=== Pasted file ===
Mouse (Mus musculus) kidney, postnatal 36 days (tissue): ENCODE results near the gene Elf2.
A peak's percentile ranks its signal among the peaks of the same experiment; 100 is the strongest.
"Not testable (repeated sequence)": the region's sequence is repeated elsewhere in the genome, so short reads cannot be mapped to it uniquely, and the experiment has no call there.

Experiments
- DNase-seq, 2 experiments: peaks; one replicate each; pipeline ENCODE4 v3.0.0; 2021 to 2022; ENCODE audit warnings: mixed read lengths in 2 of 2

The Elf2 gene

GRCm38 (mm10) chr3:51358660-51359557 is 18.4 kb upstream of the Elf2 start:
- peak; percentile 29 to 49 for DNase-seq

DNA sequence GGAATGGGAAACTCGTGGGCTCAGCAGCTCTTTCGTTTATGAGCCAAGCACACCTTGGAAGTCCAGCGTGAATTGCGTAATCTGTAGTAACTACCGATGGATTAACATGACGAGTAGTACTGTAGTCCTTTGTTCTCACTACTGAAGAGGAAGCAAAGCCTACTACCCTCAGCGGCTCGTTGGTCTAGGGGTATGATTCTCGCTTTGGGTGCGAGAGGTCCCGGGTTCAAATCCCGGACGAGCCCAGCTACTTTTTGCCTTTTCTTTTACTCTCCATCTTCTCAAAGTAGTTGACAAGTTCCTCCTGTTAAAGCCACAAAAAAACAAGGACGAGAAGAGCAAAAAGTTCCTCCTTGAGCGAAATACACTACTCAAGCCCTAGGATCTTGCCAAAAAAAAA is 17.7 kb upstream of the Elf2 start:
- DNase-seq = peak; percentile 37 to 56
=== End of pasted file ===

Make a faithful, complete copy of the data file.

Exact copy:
Mouse (Mus musculus) kidney, postnatal 36 days (tissue): ENCODE results near the gene Elf2.
A peak's percentile ranks its signal among the peaks of the same experiment; 100 is the strongest.
"Not testable (repeated sequence)": the region's sequence is repeated elsewhere in the genome, so short reads cannot be mapped to it uniquely, and the experiment has no call there.

Experiments
- DNase-seq, 2 experiments: peaks; one replicate each; pipeline ENCODE4 v3.0.0; 2021 to 2022; ENCODE audit warnings: mixed read lengths in 2 of 2

The Elf2 gene

GRCm38 (mm10) chr3:51358660-51359557 is 18.4 kb upstream of the Elf2 start:
- peak; percentile 29 to 49 for DNase-seq

DNA sequence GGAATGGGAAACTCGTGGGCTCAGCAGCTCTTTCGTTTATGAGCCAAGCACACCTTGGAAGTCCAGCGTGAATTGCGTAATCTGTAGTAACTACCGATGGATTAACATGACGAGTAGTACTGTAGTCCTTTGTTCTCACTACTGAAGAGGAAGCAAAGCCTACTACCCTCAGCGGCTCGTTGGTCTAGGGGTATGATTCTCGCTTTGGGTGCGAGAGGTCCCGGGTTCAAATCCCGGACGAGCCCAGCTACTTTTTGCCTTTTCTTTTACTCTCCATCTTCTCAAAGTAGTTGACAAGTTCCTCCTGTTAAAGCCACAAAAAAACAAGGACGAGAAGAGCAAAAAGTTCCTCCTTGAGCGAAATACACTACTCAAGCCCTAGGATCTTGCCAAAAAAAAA is 17.7 kb upstream of the Elf2 start:
- DNase-seq = peak; percentile 37 to 56